The full source code of the BulletList control is shown in Listing 2. Notice the technique used to generate the HTML for the control. The Render method?the procedure that calls into the CreatePanel method shown above?gets an HTML TextWriter object from the .NET Framework and sends text to it. You can implement the Render method in such a way that the code simply outputs text to the stream; alternatively, you can use a temporary instance of a control, configure it through properties, and then render it. The gain is that you end up with code far easier to read and maintain. This technique is frequently used within ASP.NET itself.

      To add IntelliSense support to the HTML view of the visual designer, you need to provide the schema of the control: an XSD file.

      Regarding Listing 1, the technique based on temporary controls might seem overkill. The following code would have worked great as well. Judge for yourself.

         output.WriteBeginTag("ul");   output.Write(HtmlTextWriter.TagRightChar);   foreach(string elem in Items)   {      output.WriteBeginTag("li");      output.Write(HtmlTextWriter.TagRightChar);      output.Write(elem);      output.WriteEndTag("li");   }   output.WriteEndTag("ul");

      Figure 1 shows the BulletList control in action based on this next bit of code.

         <%@ Register TagPrefix="expo"    Namespace="CodeMag.Controls"    Assembly="BulletList" %>   

      2. Make Your Control’s Schema Visible to VS .NET

      3. Truncate Text in Grid Columns
      A common problem for ASP.NET developers and UI designers is that often the text you want to display in a grid exceeds the maximum width of the column. In this case, having the text wrap to the next line within the same cell is a viable option, but not necessarily an elegant option. What if you want to emulate the behavior of the Windows listviews and show an ellipsis at the end of truncated strings?

      4: Two Rows for the Item
      When most programmers need to write reports of data, the DataGrid is the first control they look at. The DataGrid control meets most, but not all, common user requirements in these situations. One of the (very few) things the DataGrid can’t easily do is display data items on two rows. Let’s consider a typical scenario: a report with product information in which each item is represented by multiple table rows. For example, the first row could contain product ID and name, and the second row contains the product description. The DataGrid is not ideal for this task because its user interface is designed to associate one data item with one row. Using the Repeater control might make the task straightforward but at the price of losing many useful (and automatic) formatting and editing capabilities of the grid. Is there a viable way in the middle?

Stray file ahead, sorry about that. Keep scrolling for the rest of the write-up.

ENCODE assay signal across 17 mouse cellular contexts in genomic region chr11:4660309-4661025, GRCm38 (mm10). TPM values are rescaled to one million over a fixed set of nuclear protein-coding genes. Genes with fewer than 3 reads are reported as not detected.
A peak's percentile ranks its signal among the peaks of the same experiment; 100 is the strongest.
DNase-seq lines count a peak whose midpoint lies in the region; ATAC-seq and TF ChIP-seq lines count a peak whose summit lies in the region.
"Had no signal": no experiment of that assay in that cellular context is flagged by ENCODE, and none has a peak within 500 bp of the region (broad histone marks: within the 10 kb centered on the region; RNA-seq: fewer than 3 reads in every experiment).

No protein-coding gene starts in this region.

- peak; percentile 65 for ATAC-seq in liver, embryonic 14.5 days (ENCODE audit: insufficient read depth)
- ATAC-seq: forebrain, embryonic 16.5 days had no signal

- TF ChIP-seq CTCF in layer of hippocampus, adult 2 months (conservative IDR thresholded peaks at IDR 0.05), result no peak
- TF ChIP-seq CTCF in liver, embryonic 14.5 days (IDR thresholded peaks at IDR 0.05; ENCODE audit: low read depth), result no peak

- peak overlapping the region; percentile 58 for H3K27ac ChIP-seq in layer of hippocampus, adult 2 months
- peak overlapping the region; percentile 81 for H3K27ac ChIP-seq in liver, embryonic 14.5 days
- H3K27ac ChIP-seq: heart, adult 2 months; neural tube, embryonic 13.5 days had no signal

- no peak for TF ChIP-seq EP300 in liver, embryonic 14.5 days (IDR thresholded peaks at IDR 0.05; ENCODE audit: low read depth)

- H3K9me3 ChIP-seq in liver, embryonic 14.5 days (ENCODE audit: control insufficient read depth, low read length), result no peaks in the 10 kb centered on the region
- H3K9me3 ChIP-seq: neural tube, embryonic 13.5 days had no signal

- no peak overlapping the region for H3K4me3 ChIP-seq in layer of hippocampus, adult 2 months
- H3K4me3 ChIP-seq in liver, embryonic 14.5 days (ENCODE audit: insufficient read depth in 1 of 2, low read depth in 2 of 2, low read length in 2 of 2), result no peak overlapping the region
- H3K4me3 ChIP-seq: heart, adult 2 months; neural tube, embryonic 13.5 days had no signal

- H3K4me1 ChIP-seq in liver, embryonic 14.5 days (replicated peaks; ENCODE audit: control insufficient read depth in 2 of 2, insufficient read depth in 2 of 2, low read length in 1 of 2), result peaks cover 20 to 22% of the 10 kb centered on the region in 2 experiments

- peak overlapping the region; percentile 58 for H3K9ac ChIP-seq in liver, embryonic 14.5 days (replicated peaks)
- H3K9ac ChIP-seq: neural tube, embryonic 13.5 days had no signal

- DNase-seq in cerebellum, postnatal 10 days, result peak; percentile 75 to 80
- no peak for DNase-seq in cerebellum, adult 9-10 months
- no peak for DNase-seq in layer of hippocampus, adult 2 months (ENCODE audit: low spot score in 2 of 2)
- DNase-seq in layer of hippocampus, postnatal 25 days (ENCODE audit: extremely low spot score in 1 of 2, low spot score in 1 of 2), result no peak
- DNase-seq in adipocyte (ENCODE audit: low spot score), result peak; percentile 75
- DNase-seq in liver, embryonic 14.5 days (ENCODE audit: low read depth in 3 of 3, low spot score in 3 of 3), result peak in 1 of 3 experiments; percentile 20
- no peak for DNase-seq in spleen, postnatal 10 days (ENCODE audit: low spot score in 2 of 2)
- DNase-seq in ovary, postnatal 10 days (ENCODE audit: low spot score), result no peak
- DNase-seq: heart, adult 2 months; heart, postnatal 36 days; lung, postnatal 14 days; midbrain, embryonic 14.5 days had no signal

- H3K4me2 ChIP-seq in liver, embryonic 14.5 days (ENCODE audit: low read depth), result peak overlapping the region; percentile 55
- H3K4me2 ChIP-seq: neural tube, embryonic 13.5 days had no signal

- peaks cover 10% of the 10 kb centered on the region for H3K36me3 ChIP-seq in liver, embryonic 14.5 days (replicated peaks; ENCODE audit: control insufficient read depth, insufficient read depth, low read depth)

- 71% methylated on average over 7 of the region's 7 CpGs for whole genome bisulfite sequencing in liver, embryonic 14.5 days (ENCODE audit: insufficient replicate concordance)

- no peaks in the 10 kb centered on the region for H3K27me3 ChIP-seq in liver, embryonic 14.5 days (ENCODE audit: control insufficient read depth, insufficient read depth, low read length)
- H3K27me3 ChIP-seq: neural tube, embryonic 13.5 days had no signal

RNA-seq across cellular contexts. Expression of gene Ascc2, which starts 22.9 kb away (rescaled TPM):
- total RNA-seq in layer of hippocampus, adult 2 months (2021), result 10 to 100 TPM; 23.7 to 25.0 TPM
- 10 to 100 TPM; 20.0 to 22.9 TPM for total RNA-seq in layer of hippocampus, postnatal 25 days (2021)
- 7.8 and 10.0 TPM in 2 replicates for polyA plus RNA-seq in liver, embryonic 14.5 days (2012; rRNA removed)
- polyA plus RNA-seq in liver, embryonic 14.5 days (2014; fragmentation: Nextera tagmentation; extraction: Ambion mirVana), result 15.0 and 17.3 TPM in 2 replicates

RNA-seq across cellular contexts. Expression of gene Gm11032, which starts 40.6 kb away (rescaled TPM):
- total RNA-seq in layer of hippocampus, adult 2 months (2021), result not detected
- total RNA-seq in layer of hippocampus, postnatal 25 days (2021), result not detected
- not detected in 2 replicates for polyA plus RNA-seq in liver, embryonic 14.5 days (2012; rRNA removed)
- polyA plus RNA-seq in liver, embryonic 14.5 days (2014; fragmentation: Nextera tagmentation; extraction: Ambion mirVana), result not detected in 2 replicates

With a Repeater, you could create multi-row reports by defining a table in the header template and then a couple of rows for each item. If you don’t mind using a Repeater, this is just fine.


      The DataList control offers the same capabilities of the Repeater plus advanced styling and formatting properties that you wouldn’t readily sacrifice. Can you just use the DataList in lieu of the Repeater? As the code snippet above shows, when using the Repeater, you build the final table by combining HTML elements across templates. By design, you can’t take the same liberty with a DataList. Put another way, with a DataList you can’t place the opening tag of a table in the header and then close it in the footer. However, this doesn’t mean that you can’t have a multi-row item in a DataList.

      Figure 4: This is a table with multiple rows per item created using a DataList control.

      The secret for building HTML tables using a DataList is in the ExtractTemplateRows property of the control. It gets or sets a Boolean value that instructs the DataList to extract the constituent rows from any HTML table in the templates. The idea is that you define brand new tables in each template: header, item, footer. Next, if the property is set to true, the control extracts the rows from all child tables and combines them together to create a single, all-encompassing table. ExtractTemplateRows is set to false by default.

      The use of the property is subject to a few restrictions. The tables must all be defined using a well-formed tag. An exception is thrown if you define the table using the

      element with or without the RUNAT attribute. The tag corresponds to a Table control, which is the only one to expose rows and cells programmatically. This is valuable information that allows the DataList to build a new table joining the rows defined in all constituent tables. All non-row tags are ignored. Listing 3 shows the source code of a DataList control that exploits templated rows. In Figure 4, you can see a sample page in action.